gdb sample

GDB should now be running within the terminal. Great! If at any point you lose track and want to restart, quit the GDB program with the quit command and rerun GDB.

3.2 - Breakpoints

Before we begin running the executable within GDB, we would like to set a breakpoint. A breakpoint is a term you will hear often when it comes to debugging. This is essentially a location that GDB will pause the program at (consider location at a line number). For example, in our sample program, we already know it has seg-faults, so running it through GDB will do nothing for us unless we stop the program before the seg fault actually occurs.

Let's go ahead and do this. To be on the safe side, lets set a breakpoint right at the beginning of the program. Line 22 is the first line in our main function, let's stop the program there. To use breakpoints, use the format break line-number. As such:

break 22

The response you receive should be similar to the following:

Breakpoint 1 at 0x40091b: file sample.cpp, line 22.

Note: if you received the response No symbol table is loaded. Use the 'file' command this means you did not include the -g command when you compiled the program. Follow the "Compile and Run" section to compile correctly.

3.3 - Walking Through the Code

Let's start the debugging process. Begin by running the program:

run

The run command tells GDB to begin running the program. It should stop at the first breakpoint, or until the program stops by itself (whatever comes first).

GDB should have printed out what line we are looking at. It should look something like this:

Breakpoint 1, main () at sample.cpp:22
22 cout << "What is the meaning";

Let's continue slowly by moving to the next line with the **next **command:

next

This brings us to line 23. Many commands in GDB can be shortened by looking at their first letter (for example, next can be abbreviated to n). Because line 23 is just another print statement, let's go to the next line.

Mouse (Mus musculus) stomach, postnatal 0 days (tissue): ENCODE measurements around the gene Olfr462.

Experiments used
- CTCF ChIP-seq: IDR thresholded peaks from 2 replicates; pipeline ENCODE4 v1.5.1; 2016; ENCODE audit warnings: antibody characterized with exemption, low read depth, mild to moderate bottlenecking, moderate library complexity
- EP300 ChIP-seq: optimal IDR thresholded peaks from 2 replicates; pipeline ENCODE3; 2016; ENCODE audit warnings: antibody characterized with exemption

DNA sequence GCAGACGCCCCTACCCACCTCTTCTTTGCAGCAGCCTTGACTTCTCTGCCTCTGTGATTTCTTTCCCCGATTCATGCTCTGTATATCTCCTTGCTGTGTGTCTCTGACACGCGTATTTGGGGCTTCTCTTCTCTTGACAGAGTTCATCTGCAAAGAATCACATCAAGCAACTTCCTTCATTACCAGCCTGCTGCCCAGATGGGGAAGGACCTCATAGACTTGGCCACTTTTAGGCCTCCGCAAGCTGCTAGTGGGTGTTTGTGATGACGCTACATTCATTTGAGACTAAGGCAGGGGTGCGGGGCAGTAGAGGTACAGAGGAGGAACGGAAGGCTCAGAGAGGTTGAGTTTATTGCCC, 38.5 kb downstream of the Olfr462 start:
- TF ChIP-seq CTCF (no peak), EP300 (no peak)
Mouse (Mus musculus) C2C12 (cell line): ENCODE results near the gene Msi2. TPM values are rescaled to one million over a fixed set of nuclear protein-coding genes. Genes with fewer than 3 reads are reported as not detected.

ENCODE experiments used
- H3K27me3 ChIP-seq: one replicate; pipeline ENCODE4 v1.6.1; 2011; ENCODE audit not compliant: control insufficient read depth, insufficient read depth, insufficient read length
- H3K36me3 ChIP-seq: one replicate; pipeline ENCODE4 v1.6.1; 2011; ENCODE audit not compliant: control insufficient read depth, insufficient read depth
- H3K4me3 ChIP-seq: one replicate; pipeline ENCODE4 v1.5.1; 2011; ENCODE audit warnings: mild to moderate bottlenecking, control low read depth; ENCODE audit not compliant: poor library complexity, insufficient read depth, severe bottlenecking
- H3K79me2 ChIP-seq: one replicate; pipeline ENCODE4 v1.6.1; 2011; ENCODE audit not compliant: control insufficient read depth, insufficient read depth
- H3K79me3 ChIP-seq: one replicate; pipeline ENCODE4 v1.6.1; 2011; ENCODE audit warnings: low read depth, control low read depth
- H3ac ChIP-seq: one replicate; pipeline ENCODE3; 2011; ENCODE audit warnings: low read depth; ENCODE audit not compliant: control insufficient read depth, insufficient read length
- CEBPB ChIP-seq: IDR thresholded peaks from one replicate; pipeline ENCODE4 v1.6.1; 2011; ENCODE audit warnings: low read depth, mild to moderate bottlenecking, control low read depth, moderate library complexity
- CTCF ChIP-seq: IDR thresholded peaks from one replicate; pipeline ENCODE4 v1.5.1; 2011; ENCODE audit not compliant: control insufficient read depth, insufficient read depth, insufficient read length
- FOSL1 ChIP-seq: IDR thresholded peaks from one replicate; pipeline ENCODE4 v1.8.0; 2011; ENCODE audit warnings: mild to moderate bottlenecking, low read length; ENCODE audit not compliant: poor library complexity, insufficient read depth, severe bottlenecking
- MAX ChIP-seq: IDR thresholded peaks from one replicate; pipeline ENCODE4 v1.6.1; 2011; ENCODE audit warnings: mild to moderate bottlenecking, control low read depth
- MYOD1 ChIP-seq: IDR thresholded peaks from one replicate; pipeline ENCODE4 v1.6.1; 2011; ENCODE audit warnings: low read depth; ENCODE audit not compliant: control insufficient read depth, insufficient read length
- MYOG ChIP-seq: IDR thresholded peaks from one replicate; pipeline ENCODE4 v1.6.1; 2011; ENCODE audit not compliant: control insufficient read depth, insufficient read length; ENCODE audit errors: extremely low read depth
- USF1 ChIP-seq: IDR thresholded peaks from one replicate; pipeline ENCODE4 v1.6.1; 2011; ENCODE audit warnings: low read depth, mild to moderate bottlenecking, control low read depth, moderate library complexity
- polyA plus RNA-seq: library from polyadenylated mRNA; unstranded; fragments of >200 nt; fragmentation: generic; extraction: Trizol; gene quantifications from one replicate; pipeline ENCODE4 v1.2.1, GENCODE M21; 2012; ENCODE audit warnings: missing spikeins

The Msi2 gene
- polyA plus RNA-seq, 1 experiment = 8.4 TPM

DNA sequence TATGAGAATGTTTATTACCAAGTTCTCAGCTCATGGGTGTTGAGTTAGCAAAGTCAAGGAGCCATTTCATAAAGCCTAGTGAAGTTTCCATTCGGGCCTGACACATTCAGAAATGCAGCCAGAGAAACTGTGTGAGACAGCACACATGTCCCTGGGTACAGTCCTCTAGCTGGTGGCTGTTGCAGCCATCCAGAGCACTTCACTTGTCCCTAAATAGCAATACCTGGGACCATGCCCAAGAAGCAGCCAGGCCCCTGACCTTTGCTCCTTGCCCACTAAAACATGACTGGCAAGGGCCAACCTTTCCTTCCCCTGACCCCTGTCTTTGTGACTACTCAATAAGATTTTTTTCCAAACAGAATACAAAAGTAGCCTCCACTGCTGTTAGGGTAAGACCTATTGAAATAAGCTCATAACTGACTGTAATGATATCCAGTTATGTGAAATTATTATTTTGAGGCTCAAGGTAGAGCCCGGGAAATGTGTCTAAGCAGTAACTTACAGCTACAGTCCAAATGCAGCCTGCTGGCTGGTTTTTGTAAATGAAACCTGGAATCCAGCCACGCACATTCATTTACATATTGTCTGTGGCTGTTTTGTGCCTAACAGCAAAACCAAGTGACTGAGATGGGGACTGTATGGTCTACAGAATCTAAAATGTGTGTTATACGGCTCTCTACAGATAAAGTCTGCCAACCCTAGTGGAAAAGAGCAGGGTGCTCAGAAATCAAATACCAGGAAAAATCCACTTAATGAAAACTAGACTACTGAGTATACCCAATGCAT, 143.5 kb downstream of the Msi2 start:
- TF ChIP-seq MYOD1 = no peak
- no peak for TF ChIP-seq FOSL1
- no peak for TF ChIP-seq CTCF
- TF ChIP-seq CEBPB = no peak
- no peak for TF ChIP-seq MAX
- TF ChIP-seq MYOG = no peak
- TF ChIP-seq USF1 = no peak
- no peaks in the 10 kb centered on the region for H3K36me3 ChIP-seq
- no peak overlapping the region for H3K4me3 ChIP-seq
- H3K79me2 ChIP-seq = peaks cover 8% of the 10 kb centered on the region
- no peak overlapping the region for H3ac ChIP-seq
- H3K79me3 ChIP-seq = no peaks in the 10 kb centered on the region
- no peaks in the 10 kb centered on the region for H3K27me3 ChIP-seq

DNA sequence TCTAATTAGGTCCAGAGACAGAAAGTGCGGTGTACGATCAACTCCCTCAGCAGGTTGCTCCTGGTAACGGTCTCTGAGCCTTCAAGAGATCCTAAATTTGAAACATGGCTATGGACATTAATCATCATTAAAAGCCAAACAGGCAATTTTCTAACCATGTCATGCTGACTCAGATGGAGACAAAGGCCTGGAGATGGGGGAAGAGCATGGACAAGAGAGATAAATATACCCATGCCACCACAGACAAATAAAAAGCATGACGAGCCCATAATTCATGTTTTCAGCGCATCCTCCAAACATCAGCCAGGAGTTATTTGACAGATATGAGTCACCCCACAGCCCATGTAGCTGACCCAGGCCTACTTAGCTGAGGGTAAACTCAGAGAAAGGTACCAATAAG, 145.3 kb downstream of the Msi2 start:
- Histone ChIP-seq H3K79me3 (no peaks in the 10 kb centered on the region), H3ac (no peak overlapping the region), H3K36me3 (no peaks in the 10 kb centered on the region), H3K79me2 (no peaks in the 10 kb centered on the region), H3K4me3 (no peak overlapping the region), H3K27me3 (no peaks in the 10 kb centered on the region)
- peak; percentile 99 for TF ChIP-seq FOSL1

n

We should now be at the following line:

cout << TheTruth () << endl;

This line looks interesting, but if we use the *next *command again, then we will reach the last line of the program. Well, the step command can help us here. step allows us to enter into the function given on this line, letting us go a level deeper. In this case, it would step into the TheTruth() function. If we were already at the deepest level, step would function just as next. Let's use step:

step

We should now be at line 11, inside of TheTruth().

3.4 - Viewing Current State of the Process

If we were tracing our steps through a large program, we may need GDB to help us remember where we've been. We can look at how we reached where we currently are by using the backtrace command. This can also be shortened to bt or where:

bt

This should have returned:

#0 TheTruth () at sample.cpp:11
#1 0x000000000040094b in main () at sample.cpp:24 

#0 tells us which function we are currently in. We reached #0 from #1 (and if there was a larger backtrace, #1 would have been reached from #2, #2 from #3, and so on). This is also called the call stack. Keep in mind that the current function is always at the top in a call stack.

We can also view the current state of our variables by using the print command. Let's try printing the new variable located in TheTruth().

print buffer

This is the output on my local machine:

$2 = (void *) 0x7ffff7b6a19e <std::ostream::flush()+30>

Yours may look a little different. Because the variable, *buffer, *is a pointer, it displays an address (and that address may be different on your computer). Because this variable has not been set yet, this value is garbage. After line 11 is executed, it should receive a new valid address. Let's use next to make that happen.

next

Let's make sure buffer received a valid address by printing its value. Here is the output of my terminal beginning from next:

(gdb) next
14 *(int*)buffer = ( (1 << 5) + 10 ) ^ 0x04 ^ 0x04;
(gdb) print buffer
$3 = (void *) 0x0

Oh no! It seems our buffer variable holds the address 0! If you don't know already, 0x0 is an address generally reserved to represent NULL values, implying our buffer is a NULL value!

Our program hasn't seg-faulted yet because we have not attempted using buffer yet. When we execute it on this next line (line 14), we should see it seg-fault. Try using the next command to see for yourself.

This must mean line 11 must not have initialized correctly. Let's change the line in sample.cpp from:

buffer = malloc(1 << 31);

to:

buffer = malloc(1 << 2);

Quit GDB using quit. Recompile and run the sample.cpp. It should no longer seg-fault.

If you're curious as to why this solves the issue, ask a CP or TA.

4 - Assignment: Find the Secret Message

Your job is to now use GDB to fix the program from seg-faulting in lab02.cpp. We will check you off when you show us the secret message and tell us what you did to obtain that message. Good luck!

5 - List of Helpful GDB Commands